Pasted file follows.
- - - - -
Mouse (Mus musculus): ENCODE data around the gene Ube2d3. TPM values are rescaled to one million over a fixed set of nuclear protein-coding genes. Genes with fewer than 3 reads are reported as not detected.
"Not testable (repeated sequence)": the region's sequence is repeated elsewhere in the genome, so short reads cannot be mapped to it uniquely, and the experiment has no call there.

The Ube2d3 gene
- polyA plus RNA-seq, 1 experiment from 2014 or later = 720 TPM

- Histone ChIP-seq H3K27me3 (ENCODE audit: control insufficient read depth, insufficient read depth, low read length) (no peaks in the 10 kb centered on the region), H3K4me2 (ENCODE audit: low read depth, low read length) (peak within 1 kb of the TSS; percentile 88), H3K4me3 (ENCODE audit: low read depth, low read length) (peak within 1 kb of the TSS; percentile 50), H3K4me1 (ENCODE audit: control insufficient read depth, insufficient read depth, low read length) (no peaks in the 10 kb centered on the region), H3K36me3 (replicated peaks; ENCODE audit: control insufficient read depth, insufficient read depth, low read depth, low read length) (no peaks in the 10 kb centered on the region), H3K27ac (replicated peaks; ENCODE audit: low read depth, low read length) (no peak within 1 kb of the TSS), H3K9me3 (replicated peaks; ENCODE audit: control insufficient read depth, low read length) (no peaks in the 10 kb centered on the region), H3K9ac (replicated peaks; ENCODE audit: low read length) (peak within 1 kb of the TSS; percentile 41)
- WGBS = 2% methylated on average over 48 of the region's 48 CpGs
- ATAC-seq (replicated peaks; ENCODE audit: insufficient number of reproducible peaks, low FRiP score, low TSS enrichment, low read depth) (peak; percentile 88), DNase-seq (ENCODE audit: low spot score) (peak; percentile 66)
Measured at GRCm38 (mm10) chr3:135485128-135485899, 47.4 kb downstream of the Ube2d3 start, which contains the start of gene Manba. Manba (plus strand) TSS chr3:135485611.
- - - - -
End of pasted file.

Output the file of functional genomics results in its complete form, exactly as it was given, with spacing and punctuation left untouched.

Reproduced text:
Mouse (Mus musculus): ENCODE data around the gene Ube2d3. TPM values are rescaled to one million over a fixed set of nuclear protein-coding genes. Genes with fewer than 3 reads are reported as not detected.
"Not testable (repeated sequence)": the region's sequence is repeated elsewhere in the genome, so short reads cannot be mapped to it uniquely, and the experiment has no call there.

The Ube2d3 gene
- polyA plus RNA-seq, 1 experiment from 2014 or later = 720 TPM

- Histone ChIP-seq H3K27me3 (ENCODE audit: control insufficient read depth, insufficient read depth, low read length) (no peaks in the 10 kb centered on the region), H3K4me2 (ENCODE audit: low read depth, low read length) (peak within 1 kb of the TSS; percentile 88), H3K4me3 (ENCODE audit: low read depth, low read length) (peak within 1 kb of the TSS; percentile 50), H3K4me1 (ENCODE audit: control insufficient read depth, insufficient read depth, low read length) (no peaks in the 10 kb centered on the region), H3K36me3 (replicated peaks; ENCODE audit: control insufficient read depth, insufficient read depth, low read depth, low read length) (no peaks in the 10 kb centered on the region), H3K27ac (replicated peaks; ENCODE audit: low read depth, low read length) (no peak within 1 kb of the TSS), H3K9me3 (replicated peaks; ENCODE audit: control insufficient read depth, low read length) (no peaks in the 10 kb centered on the region), H3K9ac (replicated peaks; ENCODE audit: low read length) (peak within 1 kb of the TSS; percentile 41)
- WGBS = 2% methylated on average over 48 of the region's 48 CpGs
- ATAC-seq (replicated peaks; ENCODE audit: insufficient number of reproducible peaks, low FRiP score, low TSS enrichment, low read depth) (peak; percentile 88), DNase-seq (ENCODE audit: low spot score) (peak; percentile 66)
Measured at GRCm38 (mm10) chr3:135485128-135485899, 47.4 kb downstream of the Ube2d3 start, which contains the start of gene Manba. Manba (plus strand) TSS chr3:135485611.